UNITED STATES—Fads are not necessarily bad ideas. Some evolve out of good ideas. Others are recycled old ideas that worked. The current popularity of stone, gravel and artificial ‘dry creek beds’ is probably the result of the drought. Yet, they were becoming popular before the drought. This is not their first time around either. They were popular through the 1970s and the 1950s as well.
Stone and gravel obviously do not need to be watered. Therefore, more area occupied by stone, gravel or dry creek beds equates to less area occupied by plants that want water. Such areas are not as useful as pavement or decking, but are more appealing where space does not need to be useful, and work nicely where the ground it sloped too much for pavement.
Stone around the trunks of mature trees works like an insulating mulch so that lawn grass and groundcover plants can be kept at a safe distance. Otherwise, the water needed to sustain the grass or plants against trunks can cause root or trunk rot. However, stone should not be piled so deeply that it holds moisture or interferes with aeration.
Stone is actually better than mulch in some situations. It does not decay. Stones and larger gravel are not likely to be blown or raked away, although small gravel can be difficult to separate from debris while raking. Since stone does not need to be replenished, groundcloth can be installed beneath it to prevent weeds from growing through.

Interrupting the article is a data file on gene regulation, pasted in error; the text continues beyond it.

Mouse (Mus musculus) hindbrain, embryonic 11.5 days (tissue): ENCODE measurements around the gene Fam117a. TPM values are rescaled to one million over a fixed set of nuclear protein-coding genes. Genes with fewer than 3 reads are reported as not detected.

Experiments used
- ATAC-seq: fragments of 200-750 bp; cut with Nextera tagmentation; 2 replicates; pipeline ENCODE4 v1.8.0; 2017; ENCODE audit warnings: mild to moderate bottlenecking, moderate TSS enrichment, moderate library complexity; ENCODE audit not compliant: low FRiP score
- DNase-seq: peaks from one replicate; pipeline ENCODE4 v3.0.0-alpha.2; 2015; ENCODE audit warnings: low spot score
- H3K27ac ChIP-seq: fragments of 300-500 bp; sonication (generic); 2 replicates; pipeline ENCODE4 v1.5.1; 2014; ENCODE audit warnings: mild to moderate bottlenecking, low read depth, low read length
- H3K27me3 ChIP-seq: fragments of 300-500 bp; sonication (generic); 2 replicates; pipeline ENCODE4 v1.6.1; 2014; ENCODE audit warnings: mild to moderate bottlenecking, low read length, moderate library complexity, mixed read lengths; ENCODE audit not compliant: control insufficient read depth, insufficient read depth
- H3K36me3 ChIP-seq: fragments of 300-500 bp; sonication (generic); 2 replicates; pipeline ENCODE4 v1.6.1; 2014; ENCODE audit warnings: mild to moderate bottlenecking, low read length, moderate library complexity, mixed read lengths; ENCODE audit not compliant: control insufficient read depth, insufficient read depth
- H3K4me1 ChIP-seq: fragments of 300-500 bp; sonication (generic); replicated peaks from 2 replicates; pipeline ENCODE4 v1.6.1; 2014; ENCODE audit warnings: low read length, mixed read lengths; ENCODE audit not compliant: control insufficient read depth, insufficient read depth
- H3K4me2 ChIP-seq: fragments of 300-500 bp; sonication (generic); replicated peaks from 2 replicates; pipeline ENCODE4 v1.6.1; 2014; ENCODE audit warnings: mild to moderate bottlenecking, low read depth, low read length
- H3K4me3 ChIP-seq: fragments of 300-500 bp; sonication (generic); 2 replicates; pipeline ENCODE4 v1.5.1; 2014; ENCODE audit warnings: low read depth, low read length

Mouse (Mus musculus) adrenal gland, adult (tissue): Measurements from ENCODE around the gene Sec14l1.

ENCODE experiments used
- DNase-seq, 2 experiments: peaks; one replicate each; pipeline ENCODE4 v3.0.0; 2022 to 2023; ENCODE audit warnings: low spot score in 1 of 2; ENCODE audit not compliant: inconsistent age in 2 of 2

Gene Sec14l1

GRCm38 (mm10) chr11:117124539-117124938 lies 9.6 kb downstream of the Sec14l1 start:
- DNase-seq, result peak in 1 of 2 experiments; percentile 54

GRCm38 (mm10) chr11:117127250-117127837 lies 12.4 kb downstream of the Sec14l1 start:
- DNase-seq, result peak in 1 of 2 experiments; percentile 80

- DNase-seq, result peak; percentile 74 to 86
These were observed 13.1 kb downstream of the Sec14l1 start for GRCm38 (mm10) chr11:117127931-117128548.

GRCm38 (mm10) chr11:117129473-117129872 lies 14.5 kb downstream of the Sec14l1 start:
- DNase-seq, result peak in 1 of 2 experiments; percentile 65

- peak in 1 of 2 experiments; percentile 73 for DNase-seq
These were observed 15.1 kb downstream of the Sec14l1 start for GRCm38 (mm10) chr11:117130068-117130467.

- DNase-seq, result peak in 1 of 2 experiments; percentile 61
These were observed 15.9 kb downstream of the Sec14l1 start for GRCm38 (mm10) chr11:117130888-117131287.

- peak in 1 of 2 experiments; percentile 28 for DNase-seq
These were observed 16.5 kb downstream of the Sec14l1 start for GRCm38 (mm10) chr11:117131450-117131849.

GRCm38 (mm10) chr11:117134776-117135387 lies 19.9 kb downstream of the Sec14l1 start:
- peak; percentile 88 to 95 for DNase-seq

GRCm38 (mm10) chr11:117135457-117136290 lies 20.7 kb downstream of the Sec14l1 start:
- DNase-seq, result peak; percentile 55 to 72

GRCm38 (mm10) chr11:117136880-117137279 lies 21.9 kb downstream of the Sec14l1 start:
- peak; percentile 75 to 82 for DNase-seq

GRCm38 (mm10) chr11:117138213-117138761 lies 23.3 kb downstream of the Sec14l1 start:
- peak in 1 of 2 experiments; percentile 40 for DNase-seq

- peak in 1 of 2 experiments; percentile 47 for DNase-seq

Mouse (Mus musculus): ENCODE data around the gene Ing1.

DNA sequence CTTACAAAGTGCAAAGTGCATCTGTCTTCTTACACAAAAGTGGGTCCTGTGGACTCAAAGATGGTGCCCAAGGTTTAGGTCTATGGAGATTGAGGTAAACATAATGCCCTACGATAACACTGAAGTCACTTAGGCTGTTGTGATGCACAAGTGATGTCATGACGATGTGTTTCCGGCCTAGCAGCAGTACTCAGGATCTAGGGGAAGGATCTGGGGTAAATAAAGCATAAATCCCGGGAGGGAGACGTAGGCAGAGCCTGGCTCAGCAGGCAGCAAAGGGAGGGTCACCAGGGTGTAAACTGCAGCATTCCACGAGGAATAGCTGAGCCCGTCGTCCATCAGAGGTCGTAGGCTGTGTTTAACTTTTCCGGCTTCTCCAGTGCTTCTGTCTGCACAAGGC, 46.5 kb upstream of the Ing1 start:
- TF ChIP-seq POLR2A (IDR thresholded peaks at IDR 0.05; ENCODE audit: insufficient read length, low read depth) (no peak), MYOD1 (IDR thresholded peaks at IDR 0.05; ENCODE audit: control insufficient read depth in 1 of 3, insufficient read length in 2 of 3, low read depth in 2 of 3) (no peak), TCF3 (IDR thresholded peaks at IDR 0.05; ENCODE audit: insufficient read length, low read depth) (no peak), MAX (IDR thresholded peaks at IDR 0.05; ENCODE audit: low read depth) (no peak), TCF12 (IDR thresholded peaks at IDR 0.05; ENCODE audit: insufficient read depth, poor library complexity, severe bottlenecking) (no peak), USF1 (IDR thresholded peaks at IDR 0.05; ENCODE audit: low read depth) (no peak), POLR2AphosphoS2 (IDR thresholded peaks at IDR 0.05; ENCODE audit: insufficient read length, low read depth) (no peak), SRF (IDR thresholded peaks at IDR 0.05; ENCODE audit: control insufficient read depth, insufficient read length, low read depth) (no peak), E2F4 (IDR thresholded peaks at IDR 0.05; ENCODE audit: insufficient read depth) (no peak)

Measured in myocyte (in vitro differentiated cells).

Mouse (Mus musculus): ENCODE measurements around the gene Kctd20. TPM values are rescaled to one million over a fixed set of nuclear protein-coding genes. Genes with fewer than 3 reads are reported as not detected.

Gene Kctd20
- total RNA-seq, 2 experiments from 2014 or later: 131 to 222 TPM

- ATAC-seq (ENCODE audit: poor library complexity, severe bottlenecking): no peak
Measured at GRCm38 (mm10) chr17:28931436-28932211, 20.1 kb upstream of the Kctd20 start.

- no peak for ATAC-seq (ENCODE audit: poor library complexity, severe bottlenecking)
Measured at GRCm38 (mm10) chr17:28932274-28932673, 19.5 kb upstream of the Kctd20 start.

Artificial dry creek beds do not need to be completely dry all the time. They can actually improve drainage in low spots that get saturated during rain. Stone on groundcloth drains better than soil or plants do. Artificial creek beds that are only ornamental should stay in low spots anyway. They look even more unnatural in high spots that water would not naturally drain to.
A few plants can go a long way in larger areas of stone or gravel, and particularly in artificial dry creek beds. If the stone is done properly and is appealing enough, the plants merely add a bit of color, form and texture, without completely obscuring the stone. Drought tolerant plants are of course more appropriate if the intention of stone is to conserve water.
Highlight: Santa Barbara daisy
Santa Barbara was not exactly its first choice. Santa Barbara daisy, Erigeron karvinskianus, is not even native to California. It is actually from Central America. It just happens to do very well here, and can naturalize if conditions are right. It can be rather grungy through summer in the wild, but with a bit of watering, it can bloom nicely all year.
The thin stems can spread a few feet without getting more than a foot deep. If even shallower growth is preferred, older plants can be cut down or pulled up as they get replaced by their own offspring. The narrow leaves are quite tiny. The white or slightly pinkish flowers are not much bigger, less than half an inch wide, with prominent yellow centers.
Santa Barbara daisy is also known as Mexican fleabane, both because it is actually native to Mexico, and also because it is supposedly useful for repelling fleas. The problem with using it to repel fleas is that only its smoke is effective. There are probably other herbal alternatives that work just as well without being a fire hazard.